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Board index » All Posts (lsmith24)




Re: Ask the man who owns one
#31
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Loyd Smith
Whatever the truth of the origin of the phrase, it apparently wasn't the product of some advertising copy-writer and remained in use for far longer than a lot of other formerly well-known auto company advertising slogans (for instance: "When better cars are built, Buick will build them.")

If a trifle sexist by today's "politically correct" standards, it accurately reflected the confidence the company had in its product and, for many years, when someone thought of Packard the phrase immediately came to mind.

Posted on: 2009/6/16 23:02
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Re: Ask the man who owns one
#32
Home away from home
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Loyd Smith
I do not know what California's licensing fees are. Here in Florida the license (tag) fee for my Mercury Grand Marguis was $97 for two years when last I had to renew the plate on it. It is my understanding that the fee is to go up by about half this year.

I was using figures from one of the commonly available inflation calculator sites on the 'net. They all seem to be pretty much comparable to each other in calculated inflation figures (I've tried five or six of them to compare the results).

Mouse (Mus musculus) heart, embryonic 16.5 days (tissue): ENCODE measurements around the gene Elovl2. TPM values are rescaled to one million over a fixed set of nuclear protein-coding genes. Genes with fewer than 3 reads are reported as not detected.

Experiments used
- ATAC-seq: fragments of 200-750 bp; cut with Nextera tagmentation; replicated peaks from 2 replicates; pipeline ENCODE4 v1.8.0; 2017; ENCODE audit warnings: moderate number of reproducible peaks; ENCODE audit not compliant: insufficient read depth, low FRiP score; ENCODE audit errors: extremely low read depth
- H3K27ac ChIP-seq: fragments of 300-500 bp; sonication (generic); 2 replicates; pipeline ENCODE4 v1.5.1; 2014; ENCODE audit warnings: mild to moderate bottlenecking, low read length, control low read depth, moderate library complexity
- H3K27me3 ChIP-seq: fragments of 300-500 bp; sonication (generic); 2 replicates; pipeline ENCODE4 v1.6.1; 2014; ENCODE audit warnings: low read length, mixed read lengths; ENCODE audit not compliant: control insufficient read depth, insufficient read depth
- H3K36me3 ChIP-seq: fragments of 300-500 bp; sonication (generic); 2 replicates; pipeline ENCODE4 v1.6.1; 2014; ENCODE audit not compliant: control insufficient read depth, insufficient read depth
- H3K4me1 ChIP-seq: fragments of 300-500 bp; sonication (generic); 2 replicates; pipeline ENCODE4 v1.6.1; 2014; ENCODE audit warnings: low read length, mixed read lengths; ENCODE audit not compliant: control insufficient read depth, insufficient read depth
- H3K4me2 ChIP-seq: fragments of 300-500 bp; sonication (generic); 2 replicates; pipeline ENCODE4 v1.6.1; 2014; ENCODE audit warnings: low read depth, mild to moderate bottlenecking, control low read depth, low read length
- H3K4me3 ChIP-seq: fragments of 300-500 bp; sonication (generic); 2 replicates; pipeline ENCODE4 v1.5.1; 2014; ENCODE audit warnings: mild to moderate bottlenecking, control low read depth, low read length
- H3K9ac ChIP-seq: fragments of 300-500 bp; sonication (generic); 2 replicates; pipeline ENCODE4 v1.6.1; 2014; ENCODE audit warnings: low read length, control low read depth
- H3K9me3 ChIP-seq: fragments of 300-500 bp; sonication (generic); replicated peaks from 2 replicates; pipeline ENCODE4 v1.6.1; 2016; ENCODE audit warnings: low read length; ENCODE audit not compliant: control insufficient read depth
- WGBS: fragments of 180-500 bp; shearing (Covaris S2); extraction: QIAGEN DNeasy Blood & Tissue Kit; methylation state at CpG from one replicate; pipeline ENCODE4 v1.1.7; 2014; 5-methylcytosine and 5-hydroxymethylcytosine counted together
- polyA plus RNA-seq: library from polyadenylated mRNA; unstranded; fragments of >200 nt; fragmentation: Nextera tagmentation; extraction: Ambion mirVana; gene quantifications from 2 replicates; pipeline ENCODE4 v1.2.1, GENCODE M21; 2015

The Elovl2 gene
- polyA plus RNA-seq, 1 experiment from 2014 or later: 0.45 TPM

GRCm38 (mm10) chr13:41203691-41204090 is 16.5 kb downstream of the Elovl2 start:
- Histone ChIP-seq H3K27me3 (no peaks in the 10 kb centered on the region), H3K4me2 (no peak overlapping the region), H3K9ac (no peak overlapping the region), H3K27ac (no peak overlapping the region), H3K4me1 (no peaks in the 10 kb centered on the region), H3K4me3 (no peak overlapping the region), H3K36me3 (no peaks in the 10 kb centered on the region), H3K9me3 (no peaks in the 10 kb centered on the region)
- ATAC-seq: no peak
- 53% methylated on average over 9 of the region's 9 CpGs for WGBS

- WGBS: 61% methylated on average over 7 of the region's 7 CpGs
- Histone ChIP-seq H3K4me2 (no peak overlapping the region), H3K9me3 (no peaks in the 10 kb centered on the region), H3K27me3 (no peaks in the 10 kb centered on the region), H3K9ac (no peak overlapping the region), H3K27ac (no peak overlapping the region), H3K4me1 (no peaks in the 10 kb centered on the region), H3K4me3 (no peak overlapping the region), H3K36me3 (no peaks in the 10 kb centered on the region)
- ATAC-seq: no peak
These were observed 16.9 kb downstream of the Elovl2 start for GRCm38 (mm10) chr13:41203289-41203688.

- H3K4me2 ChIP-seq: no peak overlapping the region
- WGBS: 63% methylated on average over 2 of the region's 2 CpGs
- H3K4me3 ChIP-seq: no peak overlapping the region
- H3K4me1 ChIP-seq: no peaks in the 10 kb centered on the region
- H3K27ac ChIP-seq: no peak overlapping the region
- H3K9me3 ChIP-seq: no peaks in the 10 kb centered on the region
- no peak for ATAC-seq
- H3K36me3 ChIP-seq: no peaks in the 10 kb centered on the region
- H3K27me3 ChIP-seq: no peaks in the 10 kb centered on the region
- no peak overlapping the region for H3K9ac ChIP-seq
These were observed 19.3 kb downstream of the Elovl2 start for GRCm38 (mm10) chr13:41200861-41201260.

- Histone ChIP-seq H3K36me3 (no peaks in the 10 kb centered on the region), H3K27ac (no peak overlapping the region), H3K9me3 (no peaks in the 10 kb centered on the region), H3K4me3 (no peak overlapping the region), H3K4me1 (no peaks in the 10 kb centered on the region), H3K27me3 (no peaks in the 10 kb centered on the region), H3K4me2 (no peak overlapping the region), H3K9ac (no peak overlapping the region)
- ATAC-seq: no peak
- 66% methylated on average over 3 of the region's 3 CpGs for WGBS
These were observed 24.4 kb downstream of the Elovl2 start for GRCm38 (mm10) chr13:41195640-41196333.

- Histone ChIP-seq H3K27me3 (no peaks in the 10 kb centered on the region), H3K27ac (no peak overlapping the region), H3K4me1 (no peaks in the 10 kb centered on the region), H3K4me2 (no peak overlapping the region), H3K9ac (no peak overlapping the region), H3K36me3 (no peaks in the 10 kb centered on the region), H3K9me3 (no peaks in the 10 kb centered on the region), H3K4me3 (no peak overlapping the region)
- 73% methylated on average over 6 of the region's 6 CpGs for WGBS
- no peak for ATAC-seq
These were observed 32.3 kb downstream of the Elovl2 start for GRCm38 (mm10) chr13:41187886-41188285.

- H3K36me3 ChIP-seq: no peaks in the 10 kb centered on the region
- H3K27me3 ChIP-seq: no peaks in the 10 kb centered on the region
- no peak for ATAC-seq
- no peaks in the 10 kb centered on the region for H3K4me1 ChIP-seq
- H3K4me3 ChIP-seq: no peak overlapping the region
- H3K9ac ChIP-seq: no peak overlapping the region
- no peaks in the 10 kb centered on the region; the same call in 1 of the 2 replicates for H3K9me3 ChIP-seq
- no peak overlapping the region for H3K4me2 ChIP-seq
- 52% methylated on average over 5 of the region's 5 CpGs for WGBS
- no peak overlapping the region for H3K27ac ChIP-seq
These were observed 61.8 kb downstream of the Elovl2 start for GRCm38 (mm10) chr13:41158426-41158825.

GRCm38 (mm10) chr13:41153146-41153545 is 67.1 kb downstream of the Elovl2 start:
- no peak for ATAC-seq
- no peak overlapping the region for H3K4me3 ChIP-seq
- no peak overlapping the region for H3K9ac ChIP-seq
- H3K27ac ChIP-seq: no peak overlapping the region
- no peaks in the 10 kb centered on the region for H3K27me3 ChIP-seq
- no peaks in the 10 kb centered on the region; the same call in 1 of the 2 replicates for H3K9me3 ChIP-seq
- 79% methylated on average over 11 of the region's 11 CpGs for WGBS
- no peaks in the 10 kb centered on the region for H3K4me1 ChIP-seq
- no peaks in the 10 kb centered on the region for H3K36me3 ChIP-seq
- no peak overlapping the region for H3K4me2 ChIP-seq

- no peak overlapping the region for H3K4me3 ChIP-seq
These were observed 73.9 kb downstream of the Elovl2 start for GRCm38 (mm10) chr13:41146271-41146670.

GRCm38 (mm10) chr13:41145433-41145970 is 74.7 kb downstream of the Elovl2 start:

The most expensive place that I have ever had to tag an auto was Oklahoma in about 1977. The plate for my personal car (active duty military) only cost 19 dollars and some odd cents. I discovered the disparity betwixt this (reasonable) fee and "regular" license tag fees when I bought my wife an El Dorado and found that, alas, military dependants did not qualify for the same consideration. By the time the lady at the tag agents office got through punching numbers into her calculator, I was tired. Almost had a coronary arrest when she read me the figure. Of course it included the 7% state sales tax as well as the licensing fee but, even so, was a shock to someone who'd been licensing cars in Texas and Arkansas where the "normal" yearly cost was between about $18 and $25. If memory serves, the tag fee alone was about three times what I expected without the sales tax (which I did expect).

It was, in fact, about this time that there was a major scandal in the state regarding county tag agencies and more than a couple of county commissioners wound up being sent to the penitentiary for, in effect, selling tag agencies to the highest bidder. I remember thinking to myself, at the time, "Well, I can certainly understand that."